The Supreme Court in India did away with a 158-year-old law that criminalised a man having an affair with a married woman.
There is a difficulty in getting data on how many were prosecuted under this law, though the figure, one assumes, wouldn’t be that large. The decriminalisation of homosexuality in India this year, on the other hand, would have more actual repercussions.
In any case, when reporting on this issue, Jang Karachi edition’s front page read, “bharat mein bagher shaadi azdawaji ta’aluqaat jaa’iz qarar de diye gaye.”
This literally translates as “marital relations without marriage legal now.”
Which is a bit of a non-sequitur, noted Mubashir Ali Zaidi, employed by the same media group, but over at Geo, who has also acquired a recent bit of fame on social media for his brief “100 lafzon ki kahani.”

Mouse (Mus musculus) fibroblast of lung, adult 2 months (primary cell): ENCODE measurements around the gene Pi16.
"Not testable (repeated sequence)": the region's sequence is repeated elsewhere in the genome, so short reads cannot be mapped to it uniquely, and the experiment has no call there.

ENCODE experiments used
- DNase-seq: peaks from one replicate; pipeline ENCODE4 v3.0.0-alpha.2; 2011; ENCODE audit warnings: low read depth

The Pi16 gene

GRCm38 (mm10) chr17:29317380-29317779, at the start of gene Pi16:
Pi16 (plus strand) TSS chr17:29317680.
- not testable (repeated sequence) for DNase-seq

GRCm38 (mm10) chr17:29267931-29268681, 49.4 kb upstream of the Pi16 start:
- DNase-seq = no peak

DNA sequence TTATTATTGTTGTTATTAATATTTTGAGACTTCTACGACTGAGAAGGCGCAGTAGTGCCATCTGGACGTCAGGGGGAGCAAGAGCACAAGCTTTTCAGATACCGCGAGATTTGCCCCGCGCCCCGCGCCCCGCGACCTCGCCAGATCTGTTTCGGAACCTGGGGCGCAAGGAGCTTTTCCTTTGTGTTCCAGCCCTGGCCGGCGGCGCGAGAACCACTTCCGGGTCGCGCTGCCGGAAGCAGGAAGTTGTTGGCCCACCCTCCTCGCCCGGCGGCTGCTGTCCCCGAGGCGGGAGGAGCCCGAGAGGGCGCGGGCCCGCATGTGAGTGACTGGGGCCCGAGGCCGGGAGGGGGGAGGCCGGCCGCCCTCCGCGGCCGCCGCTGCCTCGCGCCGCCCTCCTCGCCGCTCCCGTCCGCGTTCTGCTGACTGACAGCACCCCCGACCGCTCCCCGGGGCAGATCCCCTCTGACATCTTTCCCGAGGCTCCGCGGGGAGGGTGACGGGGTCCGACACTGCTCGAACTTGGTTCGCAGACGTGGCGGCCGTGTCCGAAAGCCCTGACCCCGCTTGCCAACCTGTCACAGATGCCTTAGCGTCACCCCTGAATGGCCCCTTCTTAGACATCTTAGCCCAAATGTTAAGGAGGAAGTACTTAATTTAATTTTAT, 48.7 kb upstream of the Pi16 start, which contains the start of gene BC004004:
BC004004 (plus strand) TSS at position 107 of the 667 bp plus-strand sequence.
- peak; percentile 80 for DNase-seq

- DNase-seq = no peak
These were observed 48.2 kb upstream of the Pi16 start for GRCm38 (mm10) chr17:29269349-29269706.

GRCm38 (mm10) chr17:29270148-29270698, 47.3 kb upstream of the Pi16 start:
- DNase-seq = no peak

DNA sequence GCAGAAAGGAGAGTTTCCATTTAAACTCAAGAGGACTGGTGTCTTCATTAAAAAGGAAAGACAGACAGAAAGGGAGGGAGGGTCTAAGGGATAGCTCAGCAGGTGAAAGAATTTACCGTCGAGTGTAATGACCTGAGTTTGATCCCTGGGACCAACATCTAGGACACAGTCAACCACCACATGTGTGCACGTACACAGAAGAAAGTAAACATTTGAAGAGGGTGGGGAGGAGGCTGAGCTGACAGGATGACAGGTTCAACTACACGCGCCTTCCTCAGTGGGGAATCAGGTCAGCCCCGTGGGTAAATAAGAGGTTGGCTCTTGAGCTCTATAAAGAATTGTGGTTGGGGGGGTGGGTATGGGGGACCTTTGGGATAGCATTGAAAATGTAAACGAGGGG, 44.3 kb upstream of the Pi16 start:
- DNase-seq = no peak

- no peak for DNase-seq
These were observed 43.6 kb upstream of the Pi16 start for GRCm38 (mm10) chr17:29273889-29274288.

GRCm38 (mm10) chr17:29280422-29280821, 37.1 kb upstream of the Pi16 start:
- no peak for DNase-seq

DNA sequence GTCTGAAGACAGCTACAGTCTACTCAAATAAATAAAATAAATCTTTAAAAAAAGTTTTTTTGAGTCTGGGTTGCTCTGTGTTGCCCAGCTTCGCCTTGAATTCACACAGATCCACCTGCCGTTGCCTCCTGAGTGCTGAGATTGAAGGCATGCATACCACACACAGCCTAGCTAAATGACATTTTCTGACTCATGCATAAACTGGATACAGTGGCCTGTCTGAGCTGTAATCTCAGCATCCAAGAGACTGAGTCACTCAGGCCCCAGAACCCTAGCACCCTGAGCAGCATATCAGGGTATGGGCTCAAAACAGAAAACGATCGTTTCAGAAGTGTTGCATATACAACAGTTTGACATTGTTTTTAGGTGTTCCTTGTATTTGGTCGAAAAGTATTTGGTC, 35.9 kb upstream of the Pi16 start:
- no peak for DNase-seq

How can you have izdawaji ta’aluqat if you are not married, he asked rhetorically. The fellow knew perfectly well, of course. Middle-class morality in Urdu requires euphemisms for sex. And izdawaji ta’aluq (marital relations) is acceptable, though I suppose even this would make prudish grandmothers blush.
Zaidi quips, maybe the sub-editor was shy of writing jinsi ta’aluqaat (sexual relations). Further observing that jinsi aur agency likhna manaa hai.
True, can’t mention jinsi or agency in the Pakistani news media.